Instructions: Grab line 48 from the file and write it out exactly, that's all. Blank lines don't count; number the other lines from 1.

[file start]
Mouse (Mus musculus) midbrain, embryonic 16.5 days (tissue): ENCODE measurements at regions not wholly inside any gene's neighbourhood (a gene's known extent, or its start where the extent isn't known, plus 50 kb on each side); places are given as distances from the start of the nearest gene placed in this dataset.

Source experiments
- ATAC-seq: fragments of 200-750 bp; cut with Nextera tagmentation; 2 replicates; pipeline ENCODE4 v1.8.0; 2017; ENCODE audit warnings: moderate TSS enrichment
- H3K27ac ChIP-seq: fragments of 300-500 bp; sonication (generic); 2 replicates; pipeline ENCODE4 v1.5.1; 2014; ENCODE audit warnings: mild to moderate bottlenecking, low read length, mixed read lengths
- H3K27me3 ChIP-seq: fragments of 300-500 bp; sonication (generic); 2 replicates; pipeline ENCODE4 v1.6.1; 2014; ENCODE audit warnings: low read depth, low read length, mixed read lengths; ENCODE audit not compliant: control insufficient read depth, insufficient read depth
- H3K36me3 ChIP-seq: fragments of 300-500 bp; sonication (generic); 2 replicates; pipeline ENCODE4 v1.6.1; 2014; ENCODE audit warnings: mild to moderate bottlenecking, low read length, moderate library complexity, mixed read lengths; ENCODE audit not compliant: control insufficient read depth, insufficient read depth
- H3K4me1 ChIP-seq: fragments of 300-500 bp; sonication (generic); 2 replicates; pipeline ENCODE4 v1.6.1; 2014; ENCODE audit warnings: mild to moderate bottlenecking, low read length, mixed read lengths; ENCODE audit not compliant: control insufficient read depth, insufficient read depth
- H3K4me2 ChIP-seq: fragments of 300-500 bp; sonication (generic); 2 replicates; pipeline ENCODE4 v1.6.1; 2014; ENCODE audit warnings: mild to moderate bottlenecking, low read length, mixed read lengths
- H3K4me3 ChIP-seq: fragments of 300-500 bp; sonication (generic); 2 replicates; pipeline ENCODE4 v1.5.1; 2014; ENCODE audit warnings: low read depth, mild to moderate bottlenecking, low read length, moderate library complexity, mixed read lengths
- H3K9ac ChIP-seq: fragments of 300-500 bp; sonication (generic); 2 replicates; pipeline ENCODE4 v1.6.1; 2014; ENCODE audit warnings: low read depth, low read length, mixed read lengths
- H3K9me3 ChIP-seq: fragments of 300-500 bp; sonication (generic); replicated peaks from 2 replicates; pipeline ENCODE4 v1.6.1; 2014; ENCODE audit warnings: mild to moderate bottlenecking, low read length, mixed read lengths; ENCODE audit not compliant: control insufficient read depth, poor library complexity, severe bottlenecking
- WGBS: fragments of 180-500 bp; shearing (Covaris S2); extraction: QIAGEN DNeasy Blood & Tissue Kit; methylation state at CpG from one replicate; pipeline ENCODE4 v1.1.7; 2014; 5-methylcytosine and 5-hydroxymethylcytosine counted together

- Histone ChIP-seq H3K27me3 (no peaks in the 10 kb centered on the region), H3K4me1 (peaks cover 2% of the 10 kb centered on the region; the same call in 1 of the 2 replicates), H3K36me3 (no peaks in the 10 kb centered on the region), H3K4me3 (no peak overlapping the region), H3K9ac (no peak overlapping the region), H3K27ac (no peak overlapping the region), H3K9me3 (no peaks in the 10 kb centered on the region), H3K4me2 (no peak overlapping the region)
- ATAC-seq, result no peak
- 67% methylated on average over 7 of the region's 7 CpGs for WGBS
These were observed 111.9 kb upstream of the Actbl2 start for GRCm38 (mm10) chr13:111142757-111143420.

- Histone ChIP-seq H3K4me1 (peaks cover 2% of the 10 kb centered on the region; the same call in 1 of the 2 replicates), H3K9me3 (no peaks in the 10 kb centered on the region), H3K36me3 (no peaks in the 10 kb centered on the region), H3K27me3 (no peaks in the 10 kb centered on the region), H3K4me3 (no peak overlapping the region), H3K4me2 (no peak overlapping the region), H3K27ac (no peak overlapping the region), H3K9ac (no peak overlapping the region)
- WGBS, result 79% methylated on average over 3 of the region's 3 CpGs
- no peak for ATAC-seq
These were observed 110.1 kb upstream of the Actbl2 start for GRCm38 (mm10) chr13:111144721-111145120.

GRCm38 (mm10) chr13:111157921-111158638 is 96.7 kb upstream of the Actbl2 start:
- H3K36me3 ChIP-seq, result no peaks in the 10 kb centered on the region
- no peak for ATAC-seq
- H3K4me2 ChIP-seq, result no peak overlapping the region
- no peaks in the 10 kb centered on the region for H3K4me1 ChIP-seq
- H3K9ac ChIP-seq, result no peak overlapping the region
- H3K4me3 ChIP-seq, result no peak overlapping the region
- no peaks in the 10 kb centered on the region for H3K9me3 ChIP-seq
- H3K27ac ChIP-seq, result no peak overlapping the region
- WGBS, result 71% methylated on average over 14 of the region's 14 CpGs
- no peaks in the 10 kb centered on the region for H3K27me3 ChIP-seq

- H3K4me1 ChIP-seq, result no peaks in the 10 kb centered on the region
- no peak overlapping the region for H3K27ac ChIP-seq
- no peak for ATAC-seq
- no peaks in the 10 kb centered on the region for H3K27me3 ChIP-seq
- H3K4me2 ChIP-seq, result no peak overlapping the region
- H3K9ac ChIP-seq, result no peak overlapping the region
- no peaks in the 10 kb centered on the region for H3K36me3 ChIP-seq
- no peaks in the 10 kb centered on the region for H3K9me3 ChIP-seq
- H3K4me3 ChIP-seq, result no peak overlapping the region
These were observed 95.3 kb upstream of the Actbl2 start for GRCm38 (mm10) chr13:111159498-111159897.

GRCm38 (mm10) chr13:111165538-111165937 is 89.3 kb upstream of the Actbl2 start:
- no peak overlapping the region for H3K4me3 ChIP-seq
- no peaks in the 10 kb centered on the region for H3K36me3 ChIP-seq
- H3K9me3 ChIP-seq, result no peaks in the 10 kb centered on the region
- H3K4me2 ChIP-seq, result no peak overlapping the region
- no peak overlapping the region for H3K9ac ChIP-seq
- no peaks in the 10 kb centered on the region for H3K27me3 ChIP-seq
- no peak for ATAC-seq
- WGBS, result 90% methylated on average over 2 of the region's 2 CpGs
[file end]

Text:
- no peaks in the 10 kb centered on the region for H3K27me3 ChIP-seq